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Crediting God

Sovereignty and Religion in the Age of Global Capitalism

Miguel Vatter

Publication Year: 2011

Tocqueville suggested that the people reign in the American political world like God over the universe.This intuition anticipates the crisis in the secularization paradigm that has brought theology back as a fundamental part of sociological and political analysis. It has become more difficult to believe that humanity's progress necessarily leads to atheism, or that it is possible to translate all that is good about religion into reasonable terms acceptable in principle by all, believers as well as nonbelievers. And yet, the spread of Enlightenment values, of an independent public sphere, and of alternative projects of modernitycontinues unabated and is by no means the antithesis of the renewed vigor of religious beliefs.The essays in this book shed interdisciplinary and multicultural light on a hypothesis that helps to account for such an unexpected convergence of enlightenment and religion in our times: Religion has reentered the public sphere because it puts into question the relation between God and the concept of political sovereignty.In the first part, Religion and Polity-Building,new perspectives are brought to bear on the tension-ridden connection between theophany and state-building from the perspective of world religions. Globalized, neo-liberal capitalism has been another crucial factor in loosening the bond between God and the state, as the essays in the second part, The End of the Saeculum and Global Capitalism,show.The essays in the third part, Questioning Sovereignty: Law and Justice,are dedicated to a critique of the premises of political theology, starting from the possibility of a prior, perhaps deeper relation between democracy and theocracy. The book concludes with three innovative essays dedicated to examining Tocqueville in order to think the Religion of Democracybeyond the idea of civil religion.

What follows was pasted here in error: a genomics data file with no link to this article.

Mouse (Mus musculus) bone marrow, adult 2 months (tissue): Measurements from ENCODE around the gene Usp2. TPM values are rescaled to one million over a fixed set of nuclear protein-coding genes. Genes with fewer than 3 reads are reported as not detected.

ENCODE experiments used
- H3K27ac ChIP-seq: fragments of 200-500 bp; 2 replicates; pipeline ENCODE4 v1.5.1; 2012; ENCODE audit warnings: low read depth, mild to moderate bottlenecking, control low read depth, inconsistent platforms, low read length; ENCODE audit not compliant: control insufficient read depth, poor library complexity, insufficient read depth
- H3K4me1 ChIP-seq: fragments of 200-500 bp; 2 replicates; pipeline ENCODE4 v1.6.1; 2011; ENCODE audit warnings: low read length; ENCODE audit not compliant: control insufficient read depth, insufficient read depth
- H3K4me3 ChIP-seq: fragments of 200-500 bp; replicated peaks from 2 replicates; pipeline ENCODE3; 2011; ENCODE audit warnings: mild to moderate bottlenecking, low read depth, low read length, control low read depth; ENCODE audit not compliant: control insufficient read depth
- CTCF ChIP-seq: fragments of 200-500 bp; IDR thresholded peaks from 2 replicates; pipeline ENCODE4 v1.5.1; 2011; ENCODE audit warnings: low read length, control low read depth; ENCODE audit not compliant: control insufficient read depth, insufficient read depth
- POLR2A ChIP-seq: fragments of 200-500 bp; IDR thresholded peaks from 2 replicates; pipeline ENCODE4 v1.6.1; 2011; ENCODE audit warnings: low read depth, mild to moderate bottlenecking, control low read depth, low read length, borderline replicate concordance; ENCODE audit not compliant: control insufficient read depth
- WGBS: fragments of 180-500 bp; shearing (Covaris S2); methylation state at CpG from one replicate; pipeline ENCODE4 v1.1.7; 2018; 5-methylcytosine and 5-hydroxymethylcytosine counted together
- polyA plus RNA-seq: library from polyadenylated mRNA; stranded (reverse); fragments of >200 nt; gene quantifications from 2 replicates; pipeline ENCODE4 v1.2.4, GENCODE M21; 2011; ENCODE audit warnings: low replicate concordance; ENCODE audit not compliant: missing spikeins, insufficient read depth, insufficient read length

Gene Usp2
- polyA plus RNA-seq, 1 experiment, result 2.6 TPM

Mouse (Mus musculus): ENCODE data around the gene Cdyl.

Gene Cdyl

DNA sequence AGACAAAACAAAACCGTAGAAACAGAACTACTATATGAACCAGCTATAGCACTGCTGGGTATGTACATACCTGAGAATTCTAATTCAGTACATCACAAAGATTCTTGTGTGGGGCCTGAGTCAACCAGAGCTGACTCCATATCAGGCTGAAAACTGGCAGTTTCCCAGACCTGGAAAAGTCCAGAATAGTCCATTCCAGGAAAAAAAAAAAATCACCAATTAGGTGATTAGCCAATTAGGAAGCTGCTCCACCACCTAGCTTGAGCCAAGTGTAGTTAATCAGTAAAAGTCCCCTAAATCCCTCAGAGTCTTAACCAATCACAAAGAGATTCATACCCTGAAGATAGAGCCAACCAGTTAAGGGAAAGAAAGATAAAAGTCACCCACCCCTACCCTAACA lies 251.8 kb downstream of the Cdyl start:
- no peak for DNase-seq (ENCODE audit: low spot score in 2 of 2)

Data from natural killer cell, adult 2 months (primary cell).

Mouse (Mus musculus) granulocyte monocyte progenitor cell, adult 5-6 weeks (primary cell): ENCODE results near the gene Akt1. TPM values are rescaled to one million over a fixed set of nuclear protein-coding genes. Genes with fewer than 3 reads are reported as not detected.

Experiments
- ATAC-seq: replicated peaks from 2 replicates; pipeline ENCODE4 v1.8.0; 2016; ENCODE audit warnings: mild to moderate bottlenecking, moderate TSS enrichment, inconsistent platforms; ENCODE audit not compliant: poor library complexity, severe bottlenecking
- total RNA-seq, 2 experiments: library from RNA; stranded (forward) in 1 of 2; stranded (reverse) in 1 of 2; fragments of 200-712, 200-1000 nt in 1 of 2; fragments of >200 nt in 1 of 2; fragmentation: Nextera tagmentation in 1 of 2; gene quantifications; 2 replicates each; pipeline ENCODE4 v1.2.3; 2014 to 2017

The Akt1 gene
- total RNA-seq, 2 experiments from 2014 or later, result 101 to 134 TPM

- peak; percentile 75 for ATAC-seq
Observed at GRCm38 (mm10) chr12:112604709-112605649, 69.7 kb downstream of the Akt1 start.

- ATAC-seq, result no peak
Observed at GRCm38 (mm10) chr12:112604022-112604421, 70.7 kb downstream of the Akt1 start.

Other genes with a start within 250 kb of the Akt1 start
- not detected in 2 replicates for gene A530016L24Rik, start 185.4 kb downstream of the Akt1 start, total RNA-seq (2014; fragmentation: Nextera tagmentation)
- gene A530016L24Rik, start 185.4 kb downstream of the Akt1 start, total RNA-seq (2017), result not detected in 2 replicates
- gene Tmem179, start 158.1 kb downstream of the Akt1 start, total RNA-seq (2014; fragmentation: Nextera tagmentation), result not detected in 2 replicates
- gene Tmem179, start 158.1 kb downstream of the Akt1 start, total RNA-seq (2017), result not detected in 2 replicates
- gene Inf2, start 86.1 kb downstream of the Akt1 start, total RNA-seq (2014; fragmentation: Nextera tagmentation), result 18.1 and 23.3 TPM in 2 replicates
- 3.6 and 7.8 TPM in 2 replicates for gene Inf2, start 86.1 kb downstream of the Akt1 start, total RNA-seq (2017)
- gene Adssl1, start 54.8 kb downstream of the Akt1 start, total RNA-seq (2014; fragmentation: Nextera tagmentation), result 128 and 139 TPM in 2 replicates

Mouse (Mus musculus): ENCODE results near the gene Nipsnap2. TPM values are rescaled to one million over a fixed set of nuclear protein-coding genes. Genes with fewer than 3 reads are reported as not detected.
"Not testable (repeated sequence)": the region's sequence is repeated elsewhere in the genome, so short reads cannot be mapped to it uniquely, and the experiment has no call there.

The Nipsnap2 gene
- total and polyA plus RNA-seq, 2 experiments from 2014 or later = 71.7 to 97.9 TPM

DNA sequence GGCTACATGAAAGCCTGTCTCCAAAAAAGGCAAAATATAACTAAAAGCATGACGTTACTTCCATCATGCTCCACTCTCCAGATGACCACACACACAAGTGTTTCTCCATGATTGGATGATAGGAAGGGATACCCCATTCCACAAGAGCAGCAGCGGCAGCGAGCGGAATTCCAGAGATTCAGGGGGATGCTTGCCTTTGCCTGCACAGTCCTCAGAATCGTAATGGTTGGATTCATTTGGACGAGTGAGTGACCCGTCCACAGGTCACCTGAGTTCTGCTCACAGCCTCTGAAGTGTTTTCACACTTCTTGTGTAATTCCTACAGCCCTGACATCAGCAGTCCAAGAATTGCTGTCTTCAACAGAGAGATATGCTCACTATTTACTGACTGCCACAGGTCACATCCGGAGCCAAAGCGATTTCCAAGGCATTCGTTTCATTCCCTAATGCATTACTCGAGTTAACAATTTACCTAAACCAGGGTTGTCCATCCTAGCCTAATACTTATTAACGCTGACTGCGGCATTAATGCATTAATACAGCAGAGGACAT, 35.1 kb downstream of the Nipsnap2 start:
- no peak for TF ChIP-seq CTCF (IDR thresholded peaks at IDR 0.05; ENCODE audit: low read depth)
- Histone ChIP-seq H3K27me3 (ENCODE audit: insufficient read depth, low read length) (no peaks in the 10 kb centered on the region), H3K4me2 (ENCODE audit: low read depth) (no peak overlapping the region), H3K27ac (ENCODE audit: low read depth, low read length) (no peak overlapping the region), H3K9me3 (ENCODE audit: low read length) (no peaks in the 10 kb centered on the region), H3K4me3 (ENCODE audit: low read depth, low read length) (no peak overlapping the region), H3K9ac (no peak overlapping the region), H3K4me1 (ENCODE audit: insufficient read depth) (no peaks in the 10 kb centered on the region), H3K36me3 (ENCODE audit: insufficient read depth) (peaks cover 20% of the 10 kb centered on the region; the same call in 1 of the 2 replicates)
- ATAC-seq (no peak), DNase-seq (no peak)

Published by: Fordham University Press

Title Page, Copyright

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pp. v-vi


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pp. vii

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Introduction: Crediting God with Sovereignty

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pp. 1-25

The rise of religious fundamentalism in the closing decades of the twentieth century continues to have enormous repercussions not only for politics, but also for the disciplines of the human sciences, philosophy, and theology. The sociology of religion...

Part One: Religion and Polity-Building

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pp. 27-114

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1. Religious Freedom: Preserving the Salt of the Earth

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pp. 29-42

The history of the Jewish people, in large measure, is a history of exile, captivity, and diaspora—and also a story of redemption. The book of Exodus reports about the tribulations the Jewish people endured during their exile...

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2. A New Form of Religious Consciousness? Religion and Politics in Contemporary Muslim Contexts

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pp. 43-66

Scholars of Muslim intellectual movements have described two predominant ‘‘moments’’ since the late nineteenth century. The first is widely seen as the reformist moment, and the second the moment of fundamentalism. Scholars in both Muslim...